President Donald Trump is anticipated to announce his third appointment to the Supreme Court of the United States on Saturday — leaning into a political battle that could significantly impact every branch of government with 39 days until the general elections.
A Yahoo News/YouGov Poll shows that Americans believe that whichever candidate wins the 2020 election should nominate the Supreme Court justice who will fill Justice Ruth Bader Ginsburg’s seat (53%) rather than simply giving the nomination to the incumbent president (40%). About half (51%) of Americans want the Senate — which must confirm a president’s Supreme Court nominee — to wait until after the November election is decided and let the winner choose the nominee, rather than fill the vacancy before the election (38%).
Likely voters in the upcoming election are more likely to say the death of the liberal justice and the coming battle to fill her seat makes them more likely to vote Democratic (36%) rather than Republican (29%). However, the overwhelming majority in each category are already supporting Biden or Trump, respectively, meaning the increased likelihood is not actually changing overall support.
Half of 18-to 29-year-olds (50%) and about one-third (36%) of 30-to 44-year-olds say the vacancy makes them more likely to vote Democratic. About one in five (22%) say it makes them more likely to vote Republican.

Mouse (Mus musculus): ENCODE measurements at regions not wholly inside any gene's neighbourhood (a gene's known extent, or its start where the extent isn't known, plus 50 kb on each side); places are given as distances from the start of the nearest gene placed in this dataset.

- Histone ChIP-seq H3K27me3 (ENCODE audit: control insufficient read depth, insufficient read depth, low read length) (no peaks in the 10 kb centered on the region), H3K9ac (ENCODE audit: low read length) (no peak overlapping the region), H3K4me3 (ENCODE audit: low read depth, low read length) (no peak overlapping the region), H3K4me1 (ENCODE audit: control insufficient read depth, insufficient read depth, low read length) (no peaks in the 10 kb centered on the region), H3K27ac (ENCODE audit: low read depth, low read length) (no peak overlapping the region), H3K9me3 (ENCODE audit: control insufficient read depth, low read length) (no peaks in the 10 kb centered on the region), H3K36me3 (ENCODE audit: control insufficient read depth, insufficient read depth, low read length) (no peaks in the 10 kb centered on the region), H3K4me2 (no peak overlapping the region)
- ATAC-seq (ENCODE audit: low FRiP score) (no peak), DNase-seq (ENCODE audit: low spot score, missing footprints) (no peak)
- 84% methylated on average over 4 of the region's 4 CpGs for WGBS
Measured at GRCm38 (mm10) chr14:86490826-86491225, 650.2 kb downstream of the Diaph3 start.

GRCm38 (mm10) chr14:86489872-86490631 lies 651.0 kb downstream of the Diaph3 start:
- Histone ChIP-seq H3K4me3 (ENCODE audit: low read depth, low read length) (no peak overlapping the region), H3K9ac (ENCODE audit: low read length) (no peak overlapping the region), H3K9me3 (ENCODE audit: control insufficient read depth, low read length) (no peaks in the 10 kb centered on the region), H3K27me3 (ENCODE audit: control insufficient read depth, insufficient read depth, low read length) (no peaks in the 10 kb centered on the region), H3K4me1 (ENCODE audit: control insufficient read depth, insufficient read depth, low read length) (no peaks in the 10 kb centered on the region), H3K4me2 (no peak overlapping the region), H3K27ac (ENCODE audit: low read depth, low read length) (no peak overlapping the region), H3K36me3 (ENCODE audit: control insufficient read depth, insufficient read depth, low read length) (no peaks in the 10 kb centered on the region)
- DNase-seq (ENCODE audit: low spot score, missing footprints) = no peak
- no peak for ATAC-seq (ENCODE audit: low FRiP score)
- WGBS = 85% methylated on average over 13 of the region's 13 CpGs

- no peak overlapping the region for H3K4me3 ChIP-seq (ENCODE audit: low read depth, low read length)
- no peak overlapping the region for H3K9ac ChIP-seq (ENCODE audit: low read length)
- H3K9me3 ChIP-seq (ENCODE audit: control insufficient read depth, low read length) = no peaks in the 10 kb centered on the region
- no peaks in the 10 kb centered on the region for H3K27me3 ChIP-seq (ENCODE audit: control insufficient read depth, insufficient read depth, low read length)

Very few Biden voters (3%) say the Supreme Court battle makes them more likely to vote Republican, and just 2 percent of Trump voters say they're more likely to vote Democratic. Americans who are undecided or supporting a third-party candidate in the upcoming election are split between being more likely to vote Democratic (11%) and 14 percent more likely Republican.
See the toplines and crosstabs from this week’s Yahoo News/YouGov Poll
Methodology: The Yahoo! News survey was conducted by YouGov using a nationally representative sample of 1,284 U.S. registered voters interviewed online between September 21-23, 2020. This sample was weighted according to gender, age, race, and education based on the American Community Survey, conducted by the U.S. Bureau of the Census, as well as 2016 Presidential vote, registration status, geographic region, and news interest. The margin of error for the sample was 4.1%